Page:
STOMPBOX – A HISTORY OF GUITAR FUZZES, FLANGERS, PHASERS, ECHOES, & WAHS
by Art Thompson
Miller Freeman Books, 1997
The ’70s Just wouldn’t have been the same without Rosemont, New Jersey’s Musitronics Corporation, producer of such innovative and road-worthy Mu-Tron pedals as the Phasor II, Bi-Phase, Octave Divider Micro V envelope-controlled filter; Volume & Wah Pedal, and the Mu-Tron III, one of the most happening envelope-controlled filters ever created. Musitronics also built the U.S. versions of Dan Armstrong’s Orange Squeezer; Red Ranger; Purple Peaker; Yellow Humper; Blue Clipper; and Green Ringer. Musitronics founder Aaron Newman who left his job as chief engineer in Guild’s electronics division to launch Mu-Tron in the summer of 1972 and product designer Mike Beigel provided their accounts of the Mu-Tron years.
Aaron Newman’s Story
While I was at Guild we had a consultant named Mike Beigel. He and his partner lzzy Strauss had a company called Beigel-Strauss Labs, and they had developed a synthesizer that had an unusual controller. Al Dronge, who was Guild’s president at that time, supported its development. Unfortunately, Al was killed in a plane crash, and the guy who replaced him wasn’t interested in electronics. We had an amplifier plant in Elizabeth, New Jersey, and when Guild shut it down, I left the company. Mike Beigel and I discussed what kind of products we could make out of that synth technology. We wanted to make accessories rather than synthesizers. The first thing Mike came up with was the Mu-Tron III, an envelope follower and voltage-controlled filter.
Because of my years with Guild, I knew most of the major music dealers in the Northeast. I went around with a prototype of the Mu-Tron to stores such as Manny’s in New York and Wurlitzer in Boston. The response was very enthusiastic, so we set about looking for some money. A music store owner in Farmington, New Jersey, named Derf Nolde provided a good deal of the start-up capital for the company that we now called Musitronics.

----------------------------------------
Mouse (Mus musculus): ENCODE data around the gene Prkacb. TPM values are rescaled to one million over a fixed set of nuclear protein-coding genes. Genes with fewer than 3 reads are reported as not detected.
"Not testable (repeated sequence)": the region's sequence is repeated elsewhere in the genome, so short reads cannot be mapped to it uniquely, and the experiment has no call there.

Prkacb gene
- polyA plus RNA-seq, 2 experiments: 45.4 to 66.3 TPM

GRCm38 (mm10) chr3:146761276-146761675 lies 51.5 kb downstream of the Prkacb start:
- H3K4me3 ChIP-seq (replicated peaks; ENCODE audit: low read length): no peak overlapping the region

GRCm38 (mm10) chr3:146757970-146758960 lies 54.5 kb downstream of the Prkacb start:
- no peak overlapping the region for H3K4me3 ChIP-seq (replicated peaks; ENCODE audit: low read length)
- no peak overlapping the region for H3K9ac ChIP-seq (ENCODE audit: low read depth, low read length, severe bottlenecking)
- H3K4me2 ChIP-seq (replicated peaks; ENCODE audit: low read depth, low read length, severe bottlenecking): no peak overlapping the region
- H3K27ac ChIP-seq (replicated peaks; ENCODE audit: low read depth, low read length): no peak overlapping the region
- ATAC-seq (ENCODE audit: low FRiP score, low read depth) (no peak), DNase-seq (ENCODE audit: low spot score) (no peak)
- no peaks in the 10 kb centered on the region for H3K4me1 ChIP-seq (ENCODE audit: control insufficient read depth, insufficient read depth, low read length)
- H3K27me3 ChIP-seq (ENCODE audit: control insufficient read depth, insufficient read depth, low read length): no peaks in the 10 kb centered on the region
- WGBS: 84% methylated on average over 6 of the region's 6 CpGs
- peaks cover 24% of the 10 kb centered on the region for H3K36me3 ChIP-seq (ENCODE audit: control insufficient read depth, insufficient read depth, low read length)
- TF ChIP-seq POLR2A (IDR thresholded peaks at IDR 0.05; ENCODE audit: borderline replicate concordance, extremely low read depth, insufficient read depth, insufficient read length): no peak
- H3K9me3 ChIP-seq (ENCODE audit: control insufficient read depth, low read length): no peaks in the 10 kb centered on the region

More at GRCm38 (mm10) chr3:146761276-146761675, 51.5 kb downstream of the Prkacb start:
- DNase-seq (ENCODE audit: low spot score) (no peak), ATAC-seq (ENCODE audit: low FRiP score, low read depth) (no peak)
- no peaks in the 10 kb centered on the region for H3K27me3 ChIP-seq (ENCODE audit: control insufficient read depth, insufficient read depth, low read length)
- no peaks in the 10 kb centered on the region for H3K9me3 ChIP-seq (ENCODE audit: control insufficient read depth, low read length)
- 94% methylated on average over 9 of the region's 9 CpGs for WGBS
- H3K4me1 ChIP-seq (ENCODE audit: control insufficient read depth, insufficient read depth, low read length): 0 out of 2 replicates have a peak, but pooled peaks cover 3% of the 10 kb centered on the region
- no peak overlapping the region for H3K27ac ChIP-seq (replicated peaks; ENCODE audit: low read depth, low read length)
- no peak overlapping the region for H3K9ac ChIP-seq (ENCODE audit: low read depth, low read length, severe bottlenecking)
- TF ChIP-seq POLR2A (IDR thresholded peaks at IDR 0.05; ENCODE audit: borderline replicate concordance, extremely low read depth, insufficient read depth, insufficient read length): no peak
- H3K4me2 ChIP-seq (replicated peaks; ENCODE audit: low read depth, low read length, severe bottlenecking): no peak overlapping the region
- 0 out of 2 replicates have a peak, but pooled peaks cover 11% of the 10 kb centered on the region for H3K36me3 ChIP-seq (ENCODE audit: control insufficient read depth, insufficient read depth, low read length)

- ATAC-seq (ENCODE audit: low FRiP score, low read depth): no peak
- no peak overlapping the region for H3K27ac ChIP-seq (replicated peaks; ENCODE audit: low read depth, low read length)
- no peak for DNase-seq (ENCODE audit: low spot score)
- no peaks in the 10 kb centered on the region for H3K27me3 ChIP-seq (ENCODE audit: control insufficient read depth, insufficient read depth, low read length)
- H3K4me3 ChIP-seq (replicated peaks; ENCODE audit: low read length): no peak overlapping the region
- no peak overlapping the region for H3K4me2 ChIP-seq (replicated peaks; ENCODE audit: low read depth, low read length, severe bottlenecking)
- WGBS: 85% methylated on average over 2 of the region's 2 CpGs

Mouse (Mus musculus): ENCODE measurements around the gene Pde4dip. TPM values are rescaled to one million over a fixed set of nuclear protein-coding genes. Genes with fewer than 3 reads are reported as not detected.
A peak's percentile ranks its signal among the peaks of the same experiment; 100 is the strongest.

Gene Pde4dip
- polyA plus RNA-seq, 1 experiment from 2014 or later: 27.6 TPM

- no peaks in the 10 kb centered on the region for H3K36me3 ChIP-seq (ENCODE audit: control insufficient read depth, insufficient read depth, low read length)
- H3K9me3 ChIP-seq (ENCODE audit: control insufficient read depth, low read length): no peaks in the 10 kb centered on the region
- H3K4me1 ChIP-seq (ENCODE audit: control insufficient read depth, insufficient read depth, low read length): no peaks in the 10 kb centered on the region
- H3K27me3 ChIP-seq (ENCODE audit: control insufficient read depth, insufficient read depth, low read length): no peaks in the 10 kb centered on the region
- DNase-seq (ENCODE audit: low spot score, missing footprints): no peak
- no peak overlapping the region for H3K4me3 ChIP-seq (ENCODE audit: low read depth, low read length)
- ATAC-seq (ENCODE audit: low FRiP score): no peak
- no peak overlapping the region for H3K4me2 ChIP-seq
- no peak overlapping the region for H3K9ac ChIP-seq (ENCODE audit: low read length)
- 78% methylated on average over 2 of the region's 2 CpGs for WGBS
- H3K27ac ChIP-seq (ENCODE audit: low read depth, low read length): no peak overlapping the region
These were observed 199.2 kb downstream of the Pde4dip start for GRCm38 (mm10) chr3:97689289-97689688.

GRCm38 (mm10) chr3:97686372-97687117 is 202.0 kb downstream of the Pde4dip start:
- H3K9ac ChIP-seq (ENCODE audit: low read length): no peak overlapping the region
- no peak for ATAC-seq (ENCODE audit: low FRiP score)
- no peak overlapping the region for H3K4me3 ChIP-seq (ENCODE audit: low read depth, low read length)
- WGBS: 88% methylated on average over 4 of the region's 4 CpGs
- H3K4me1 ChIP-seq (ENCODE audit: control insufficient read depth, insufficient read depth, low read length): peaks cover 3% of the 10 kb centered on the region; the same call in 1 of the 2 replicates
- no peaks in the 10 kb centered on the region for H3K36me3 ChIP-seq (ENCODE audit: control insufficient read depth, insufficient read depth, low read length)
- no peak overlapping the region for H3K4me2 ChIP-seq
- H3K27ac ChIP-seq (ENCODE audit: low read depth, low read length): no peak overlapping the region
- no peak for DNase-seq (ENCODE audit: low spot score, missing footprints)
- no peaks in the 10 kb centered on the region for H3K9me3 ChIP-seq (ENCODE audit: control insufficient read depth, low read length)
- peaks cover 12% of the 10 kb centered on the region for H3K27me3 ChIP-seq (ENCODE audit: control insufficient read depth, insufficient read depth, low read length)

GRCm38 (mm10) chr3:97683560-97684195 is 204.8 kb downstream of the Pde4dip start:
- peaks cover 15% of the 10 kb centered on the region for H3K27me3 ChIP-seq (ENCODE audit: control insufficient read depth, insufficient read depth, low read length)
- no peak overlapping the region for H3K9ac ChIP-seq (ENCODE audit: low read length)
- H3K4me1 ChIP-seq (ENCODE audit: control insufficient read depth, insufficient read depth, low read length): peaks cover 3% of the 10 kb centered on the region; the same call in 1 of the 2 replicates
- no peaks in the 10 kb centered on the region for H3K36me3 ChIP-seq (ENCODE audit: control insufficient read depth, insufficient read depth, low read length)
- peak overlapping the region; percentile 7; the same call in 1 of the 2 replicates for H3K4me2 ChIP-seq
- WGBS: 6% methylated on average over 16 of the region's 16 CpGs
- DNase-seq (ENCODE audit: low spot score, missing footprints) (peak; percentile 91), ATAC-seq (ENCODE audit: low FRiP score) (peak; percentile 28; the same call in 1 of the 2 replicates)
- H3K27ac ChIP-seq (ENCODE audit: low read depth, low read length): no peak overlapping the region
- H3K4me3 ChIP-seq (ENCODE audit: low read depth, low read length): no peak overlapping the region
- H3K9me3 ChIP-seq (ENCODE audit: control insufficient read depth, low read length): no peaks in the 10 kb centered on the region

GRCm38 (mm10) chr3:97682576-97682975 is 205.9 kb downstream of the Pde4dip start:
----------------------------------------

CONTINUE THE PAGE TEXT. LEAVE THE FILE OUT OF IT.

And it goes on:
Musitronics began in a converted chicken coop in a very rural part of New Jersey, and remained there the entire time we were in business. Things really took off fast for us. Our first endorser was Larry Coryell, and our first major endorser was Stevie Wonder. We sent him a Mu-Tron III pedal and he fell in love with it. One day Stevie called to tell us he’d recorded a song called “Higher Ground” using a Hohner Clavinet through the Mu-Tron III.
Our next product was the Phasor II and then the Bi-Phase, which was popular with keyboard players. Later we introduced the Octave Divider; which was designed by a friend of Dan Armstrong’s named George Merriman. We also had an extremely good photo-electric volume/wah pedal, but that was near the end of our time and we never made very many.
The beginning of the end for us was around ’77 when we got involved with a thing called the Gizmotron. It was an electromechanical boxing device brought to us by a sales rep who knew someone in the band 10cc. The Gizmotron was invented by band members Lol Creme and Kevin Godley, and they’d used it for the string-sounding parts on their hit “I’m Not in Love.” The only problem was that Lol was the only person who could actually play the thing. We were blown away by the Gizmo’s potential, but in hindsight, we should have realized that it couldn’t work. The Gizmo had some physical limitations that you couldn’t really overcome. For instance, we discovered that if we made them during the winter; they wouldn’t work properly in hot weather. It was the characteristics of the plastics, and none of us were plastics engineers. We were out of our realm.